The Shogun said...

Lok,

I think you misunderstood our debate. I have always said that I don't accept classical theism. Nor am I trying to use it to defend my position. And, in fact, I agree that it's difficult to reconcile classical theism with the God of the Bible. That's why I said that I think classical theism has its roots in Aristotelianism.

Our debate was not "The Christian God vs. the Problem of Evil," though I can hardly find an atheist in the world who understands that. Our debate was whether the Problem of Evil makes the existence of God implausible. I pointed out in my opening statement that the problem of evil doesn't do much against certain doctrines of God (i.e. classical theism). I also said that I wouldn't be defending classical theism.

So, I've said (1) that I don't accept classical theism (which is true), (2) that classical theists have perhaps the strongest response to the problem of evil (which is true), but that I don't accept their view. Then, somehow, everyone says, "But David, you can't use this argument because it's inconsistent with the Christian God." Have I denied this? I don't think this view works well within a Christian framework, which is why I reject it. And I've never used it to defend anything. But if theism in general is on the line, then I don't see why it's a problem that I mention two versions of theism in a debate. In fact, I consider this to be important. If I stand up to defend theism, it seems only fair to point out that my version of theism isn't the only one in the world. It also seems fair to say, "This other view, which I don't accept, has a strong response to the problem of evil." Does any of this make sense?

Anonymous said...

Well hullo everyone. I found this site from societyvs, and I picked up bits of this comment thread here. Forgive me if I'm missing something, but the heated debate on this thread seems to be between an atheistic view and a non-Christian theistic view. In fact, the theistic view put forth by (David?) seems quite removed from what I know from the Christian conception of God.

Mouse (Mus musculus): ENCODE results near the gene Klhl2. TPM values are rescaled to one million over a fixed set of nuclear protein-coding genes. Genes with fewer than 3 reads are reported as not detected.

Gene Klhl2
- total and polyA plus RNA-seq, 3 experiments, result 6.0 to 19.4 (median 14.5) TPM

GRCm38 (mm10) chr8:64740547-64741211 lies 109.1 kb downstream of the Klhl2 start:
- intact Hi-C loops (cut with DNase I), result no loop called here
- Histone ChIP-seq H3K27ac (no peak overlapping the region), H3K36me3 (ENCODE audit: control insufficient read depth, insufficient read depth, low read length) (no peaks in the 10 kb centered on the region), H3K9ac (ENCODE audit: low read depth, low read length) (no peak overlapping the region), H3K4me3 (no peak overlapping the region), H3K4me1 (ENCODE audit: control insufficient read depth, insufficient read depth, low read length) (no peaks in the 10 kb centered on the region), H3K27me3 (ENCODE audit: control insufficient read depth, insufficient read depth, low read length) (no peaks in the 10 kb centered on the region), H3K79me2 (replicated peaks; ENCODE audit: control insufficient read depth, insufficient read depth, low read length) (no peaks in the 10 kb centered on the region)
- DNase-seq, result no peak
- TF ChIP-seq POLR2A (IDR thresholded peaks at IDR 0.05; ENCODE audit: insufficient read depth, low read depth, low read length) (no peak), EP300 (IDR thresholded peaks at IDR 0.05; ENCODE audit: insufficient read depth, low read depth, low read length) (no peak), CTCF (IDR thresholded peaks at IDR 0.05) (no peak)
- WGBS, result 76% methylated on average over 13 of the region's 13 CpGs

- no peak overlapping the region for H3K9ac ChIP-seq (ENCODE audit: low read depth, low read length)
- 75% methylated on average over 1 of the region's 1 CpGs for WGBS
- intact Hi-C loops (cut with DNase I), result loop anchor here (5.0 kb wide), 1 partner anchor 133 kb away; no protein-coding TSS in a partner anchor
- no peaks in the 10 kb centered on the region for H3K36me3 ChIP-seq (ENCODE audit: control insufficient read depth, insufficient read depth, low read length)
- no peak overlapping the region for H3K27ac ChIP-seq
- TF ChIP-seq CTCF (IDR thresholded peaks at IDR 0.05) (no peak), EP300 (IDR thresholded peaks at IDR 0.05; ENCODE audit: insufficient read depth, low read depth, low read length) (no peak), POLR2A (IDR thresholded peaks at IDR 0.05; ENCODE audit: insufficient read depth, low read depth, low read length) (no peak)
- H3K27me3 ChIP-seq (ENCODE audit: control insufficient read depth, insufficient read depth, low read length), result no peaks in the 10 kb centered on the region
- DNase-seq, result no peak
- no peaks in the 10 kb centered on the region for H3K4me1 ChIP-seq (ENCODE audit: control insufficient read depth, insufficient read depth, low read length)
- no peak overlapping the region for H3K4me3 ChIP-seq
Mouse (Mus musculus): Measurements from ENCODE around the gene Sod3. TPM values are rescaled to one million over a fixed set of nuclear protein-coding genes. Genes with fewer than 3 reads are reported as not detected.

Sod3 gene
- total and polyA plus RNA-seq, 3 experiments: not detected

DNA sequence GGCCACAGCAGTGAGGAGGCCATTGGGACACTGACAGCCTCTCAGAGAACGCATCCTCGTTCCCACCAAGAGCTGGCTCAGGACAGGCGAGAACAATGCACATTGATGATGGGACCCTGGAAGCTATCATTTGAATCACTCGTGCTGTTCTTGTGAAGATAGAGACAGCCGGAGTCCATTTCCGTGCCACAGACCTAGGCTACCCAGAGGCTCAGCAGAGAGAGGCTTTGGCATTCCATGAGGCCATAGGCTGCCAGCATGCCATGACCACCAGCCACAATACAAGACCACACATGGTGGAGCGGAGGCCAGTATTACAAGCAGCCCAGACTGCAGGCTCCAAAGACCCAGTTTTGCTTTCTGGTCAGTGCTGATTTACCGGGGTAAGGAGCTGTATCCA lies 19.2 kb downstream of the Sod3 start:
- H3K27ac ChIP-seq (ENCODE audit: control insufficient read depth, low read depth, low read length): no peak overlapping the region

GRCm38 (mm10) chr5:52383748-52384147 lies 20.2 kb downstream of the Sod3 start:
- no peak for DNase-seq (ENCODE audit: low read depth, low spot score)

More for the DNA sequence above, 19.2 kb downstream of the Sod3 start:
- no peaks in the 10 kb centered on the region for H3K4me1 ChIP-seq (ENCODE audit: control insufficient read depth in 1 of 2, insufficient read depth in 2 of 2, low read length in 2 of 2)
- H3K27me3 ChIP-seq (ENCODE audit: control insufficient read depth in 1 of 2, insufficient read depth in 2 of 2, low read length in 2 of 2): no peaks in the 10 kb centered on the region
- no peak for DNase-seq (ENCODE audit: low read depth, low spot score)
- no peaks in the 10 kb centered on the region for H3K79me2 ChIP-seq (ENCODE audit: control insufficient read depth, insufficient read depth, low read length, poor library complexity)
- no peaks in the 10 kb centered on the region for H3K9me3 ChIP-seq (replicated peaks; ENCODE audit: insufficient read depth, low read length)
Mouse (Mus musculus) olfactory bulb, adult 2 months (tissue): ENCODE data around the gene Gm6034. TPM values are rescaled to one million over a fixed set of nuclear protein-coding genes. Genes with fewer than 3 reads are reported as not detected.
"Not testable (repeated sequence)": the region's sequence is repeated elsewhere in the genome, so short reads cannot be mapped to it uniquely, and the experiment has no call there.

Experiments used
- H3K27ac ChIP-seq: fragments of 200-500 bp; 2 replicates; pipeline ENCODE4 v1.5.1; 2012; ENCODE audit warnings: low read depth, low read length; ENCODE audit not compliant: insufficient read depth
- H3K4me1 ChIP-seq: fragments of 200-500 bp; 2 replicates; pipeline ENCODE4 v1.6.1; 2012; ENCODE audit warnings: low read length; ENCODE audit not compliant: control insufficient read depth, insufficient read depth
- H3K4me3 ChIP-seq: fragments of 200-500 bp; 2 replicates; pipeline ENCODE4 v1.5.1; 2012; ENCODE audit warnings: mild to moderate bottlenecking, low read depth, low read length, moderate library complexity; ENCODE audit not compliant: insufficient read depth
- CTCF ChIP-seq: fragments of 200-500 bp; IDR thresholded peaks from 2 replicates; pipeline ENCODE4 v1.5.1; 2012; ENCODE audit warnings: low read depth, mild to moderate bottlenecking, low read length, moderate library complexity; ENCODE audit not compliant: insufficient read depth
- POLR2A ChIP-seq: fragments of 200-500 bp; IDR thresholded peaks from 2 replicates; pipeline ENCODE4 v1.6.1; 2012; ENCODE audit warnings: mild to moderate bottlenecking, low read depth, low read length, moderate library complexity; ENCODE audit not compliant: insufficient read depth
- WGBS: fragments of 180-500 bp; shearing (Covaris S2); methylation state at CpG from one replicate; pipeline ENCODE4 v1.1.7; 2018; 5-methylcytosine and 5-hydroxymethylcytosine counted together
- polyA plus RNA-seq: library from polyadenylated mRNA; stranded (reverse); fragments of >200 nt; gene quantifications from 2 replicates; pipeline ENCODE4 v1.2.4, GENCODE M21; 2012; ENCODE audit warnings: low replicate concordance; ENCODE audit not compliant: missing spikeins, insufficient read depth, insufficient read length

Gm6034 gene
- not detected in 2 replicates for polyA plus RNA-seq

On the one hand, I can understand and empathize with a lot of Christians in defending their views of God (being some sort of Christian myself), but what I'm curious about is why would someone defend a view of God like an impersonal something-or-other? What's the significance of having an abstract deity like that? I don't understand.

Peace,
Jathan

Anonymous said...

Ohhhh, David, I just finished your last comment. Okay, now I'm understanding this thread a little better. sorry

John W. Loftus said...

David, although mentioning some other version of theism may help win you a debate, it doesn't help you win it unless you argue for it, which you did not do. And it does not answer the question for you personally of why God allows such intense suffering, nor does it help most observers who are non-classical theists. I mean, really, what good does it do to argue what is known to be a "concessionary" theodicy? That's "concessionary" in the sense that it concedes, or gives up, one or more key premises in the debate. Nothing, as far as I can tell. In my charitable understanding, our debate was premised on the idea that you would be arguing for "non-concessionary" theodices and defenses. There are theists who do not believe evil exists, like Christian scientists. This is a "concessionary" solution too, since it gives up the notion that evil exists, just like the classical theists believed evil is a privation, and just like Process theologians do by conceding God is not omnipotent. If you wanted to play the devil's advocate and defend a process theodicy, what good would that do but be an exercise in winning a vacuous victory? I had asked you what you believed about theism before we debated. I wanted to know if you were a Calvinist, for Calvinists have a different response to the problem of evil. Knowing what you're planning to defend helps me know where to spend my time in preparation for a debate. If I were debating Process thought, I would have wanted to know that as well, ya see.